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Contributor Information and Disclosures
Author

Sungat K Grewal The Commonwealth Medical College

Disclosure: Nothing to disclose.

Coauthor(s)

Dirk M Elston, MD Professor and Chairman, Department of Dermatology and Dermatologic Surgery, Medical University of South Carolina College of Medicine

Dirk M Elston, MD is a member of the following medical societies: American Academy of Dermatology

Disclosure: Nothing to disclose.

Specialty Editor Board

David F Butler, MD Section Chief of Dermatology, Central Texas Veterans Healthcare System; Professor of Dermatology, Texas A&M University College of Medicine; Founding Chair, Department of Dermatology, Scott and White Clinic

David F Butler, MD is a member of the following medical societies: American Medical Association, Alpha Omega Alpha, Association of Military Dermatologists, American Academy of Dermatology, American Society for Dermatologic Surgery, American Society for MOHS Surgery, Phi Beta Kappa

Disclosure: Nothing to disclose.

Edward F Chan, MD Clinical Assistant Professor, Department of Dermatology, University of Pennsylvania School of Medicine

Edward F Chan, MD is a member of the following medical societies: American Academy of Dermatology, American Society of Dermatopathology, Society for Investigative Dermatology

Disclosure: Nothing to disclose.

Chief Editor

William D James, MD Paul R Gross Professor of Dermatology, Vice-Chairman, Residency Program Director, Department of Dermatology, University of Pennsylvania School of Medicine

William D James, MD is a member of the following medical societies: American Academy of Dermatology, Society for Investigative Dermatology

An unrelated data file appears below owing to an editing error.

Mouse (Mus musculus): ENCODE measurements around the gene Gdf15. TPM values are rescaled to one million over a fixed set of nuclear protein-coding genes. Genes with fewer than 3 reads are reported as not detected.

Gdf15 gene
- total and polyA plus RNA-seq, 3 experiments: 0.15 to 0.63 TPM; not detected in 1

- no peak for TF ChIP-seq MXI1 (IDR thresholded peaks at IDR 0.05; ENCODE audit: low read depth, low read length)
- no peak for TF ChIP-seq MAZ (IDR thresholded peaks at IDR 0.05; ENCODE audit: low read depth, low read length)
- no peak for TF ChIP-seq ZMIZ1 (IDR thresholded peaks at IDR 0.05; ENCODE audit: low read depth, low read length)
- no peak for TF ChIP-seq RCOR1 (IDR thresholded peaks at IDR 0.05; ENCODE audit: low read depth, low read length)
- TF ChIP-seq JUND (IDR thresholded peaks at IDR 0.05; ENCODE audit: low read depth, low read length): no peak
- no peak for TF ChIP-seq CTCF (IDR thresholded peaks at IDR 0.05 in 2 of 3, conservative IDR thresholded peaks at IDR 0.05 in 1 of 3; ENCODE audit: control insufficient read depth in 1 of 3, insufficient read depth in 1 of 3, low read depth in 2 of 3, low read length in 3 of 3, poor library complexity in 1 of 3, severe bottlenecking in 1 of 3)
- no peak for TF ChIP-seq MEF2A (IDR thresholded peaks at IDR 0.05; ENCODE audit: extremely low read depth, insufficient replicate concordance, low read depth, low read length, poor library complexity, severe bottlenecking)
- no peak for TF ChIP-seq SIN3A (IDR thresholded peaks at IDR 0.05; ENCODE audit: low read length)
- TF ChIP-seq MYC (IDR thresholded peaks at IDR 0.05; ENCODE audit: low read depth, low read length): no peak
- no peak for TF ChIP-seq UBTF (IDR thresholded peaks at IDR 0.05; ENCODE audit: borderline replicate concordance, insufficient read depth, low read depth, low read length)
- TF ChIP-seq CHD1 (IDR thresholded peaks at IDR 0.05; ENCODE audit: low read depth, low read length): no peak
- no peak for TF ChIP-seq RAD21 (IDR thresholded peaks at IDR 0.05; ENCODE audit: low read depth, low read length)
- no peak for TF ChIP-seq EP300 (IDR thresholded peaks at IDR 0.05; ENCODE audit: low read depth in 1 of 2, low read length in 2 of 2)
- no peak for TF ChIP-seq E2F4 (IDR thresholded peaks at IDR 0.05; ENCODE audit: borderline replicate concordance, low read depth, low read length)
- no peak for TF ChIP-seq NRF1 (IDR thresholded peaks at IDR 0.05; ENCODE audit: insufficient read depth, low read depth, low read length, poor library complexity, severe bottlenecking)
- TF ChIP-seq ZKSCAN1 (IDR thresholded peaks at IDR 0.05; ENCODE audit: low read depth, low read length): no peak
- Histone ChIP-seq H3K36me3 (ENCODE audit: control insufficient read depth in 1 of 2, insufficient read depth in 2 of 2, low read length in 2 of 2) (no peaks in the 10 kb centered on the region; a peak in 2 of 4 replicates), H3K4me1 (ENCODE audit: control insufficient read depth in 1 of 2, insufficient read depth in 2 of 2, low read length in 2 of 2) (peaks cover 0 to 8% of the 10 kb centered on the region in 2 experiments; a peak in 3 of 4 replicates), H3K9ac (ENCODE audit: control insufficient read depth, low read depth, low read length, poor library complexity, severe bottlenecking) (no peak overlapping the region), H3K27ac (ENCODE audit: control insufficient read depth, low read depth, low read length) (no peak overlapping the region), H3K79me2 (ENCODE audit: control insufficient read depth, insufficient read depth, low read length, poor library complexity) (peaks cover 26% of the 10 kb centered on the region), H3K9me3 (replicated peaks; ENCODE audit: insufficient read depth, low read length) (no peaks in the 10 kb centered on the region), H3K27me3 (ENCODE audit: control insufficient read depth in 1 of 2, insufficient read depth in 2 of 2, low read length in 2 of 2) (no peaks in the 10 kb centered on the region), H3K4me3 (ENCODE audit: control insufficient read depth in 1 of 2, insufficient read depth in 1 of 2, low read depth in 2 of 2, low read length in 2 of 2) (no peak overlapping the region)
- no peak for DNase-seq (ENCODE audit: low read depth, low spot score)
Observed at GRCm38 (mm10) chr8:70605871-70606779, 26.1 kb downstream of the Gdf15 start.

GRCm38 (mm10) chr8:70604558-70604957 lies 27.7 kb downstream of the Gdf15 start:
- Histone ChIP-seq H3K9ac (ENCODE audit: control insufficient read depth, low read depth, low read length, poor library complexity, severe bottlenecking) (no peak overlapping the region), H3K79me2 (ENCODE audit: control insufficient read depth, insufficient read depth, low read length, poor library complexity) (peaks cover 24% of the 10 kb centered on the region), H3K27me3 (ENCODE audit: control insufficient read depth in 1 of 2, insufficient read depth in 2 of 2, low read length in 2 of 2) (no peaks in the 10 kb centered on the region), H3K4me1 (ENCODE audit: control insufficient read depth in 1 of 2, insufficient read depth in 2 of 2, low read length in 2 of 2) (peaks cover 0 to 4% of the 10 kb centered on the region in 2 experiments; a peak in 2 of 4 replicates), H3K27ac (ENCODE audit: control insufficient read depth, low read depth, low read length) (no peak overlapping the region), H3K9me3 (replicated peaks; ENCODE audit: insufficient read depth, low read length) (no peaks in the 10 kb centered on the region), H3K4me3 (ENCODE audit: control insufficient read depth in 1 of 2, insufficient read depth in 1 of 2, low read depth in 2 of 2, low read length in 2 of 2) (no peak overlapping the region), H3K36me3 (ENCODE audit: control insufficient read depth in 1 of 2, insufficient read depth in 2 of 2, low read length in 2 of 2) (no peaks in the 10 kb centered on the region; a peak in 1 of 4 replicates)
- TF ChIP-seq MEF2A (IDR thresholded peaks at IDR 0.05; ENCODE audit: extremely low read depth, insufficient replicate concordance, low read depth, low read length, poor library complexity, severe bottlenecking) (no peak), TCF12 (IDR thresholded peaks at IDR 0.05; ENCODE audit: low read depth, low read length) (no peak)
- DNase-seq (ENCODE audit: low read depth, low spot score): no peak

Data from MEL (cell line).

Disclosure: Nothing to disclose.

Additional Contributors

Daniel Mark Siegel, MD, MS Clinical Professor of Dermatology, Department of Dermatology, State University of New York Downstate Medical Center

Daniel Mark Siegel, MD, MS is a member of the following medical societies: American Academy of Dermatology, American College of Mohs Surgery, American Association for Physician Leadership, American Society for Dermatologic Surgery, American Society for MOHS Surgery, International Society for Dermatologic Surgery

Disclosure: Nothing to disclose.

Acknowledgements

Howard Pride, MD Associate Physician, Departments of Pediatrics and Dermatology, Geisinger Medical Center

Howard Pride is a member of the following medical societies: American Academy of Dermatology and Society for Pediatric Dermatology

Disclosure: Nothing to disclose.

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Ill-defined erythema overlying an indurated plaque of a newborn.
Bruiselike indurated plaque of subcutaneous fat necrosis of the newborn on the lower back of a newborn.
Ill-defined erythema and induration of subcutaneous fat necrosis of the newborn on the posterior calf of a newborn.
Histological slides of early and later stages of subcutaneous fat necrosis of the newborn after fine-needle aspiration biopsy. Courtesy of Elsevier (Elston DM, Ferrringer T, Ko CJ, et al. Panniculitis. In: Dermatopathology. 2nd ed. Elsevier Limited; 2014:249-56).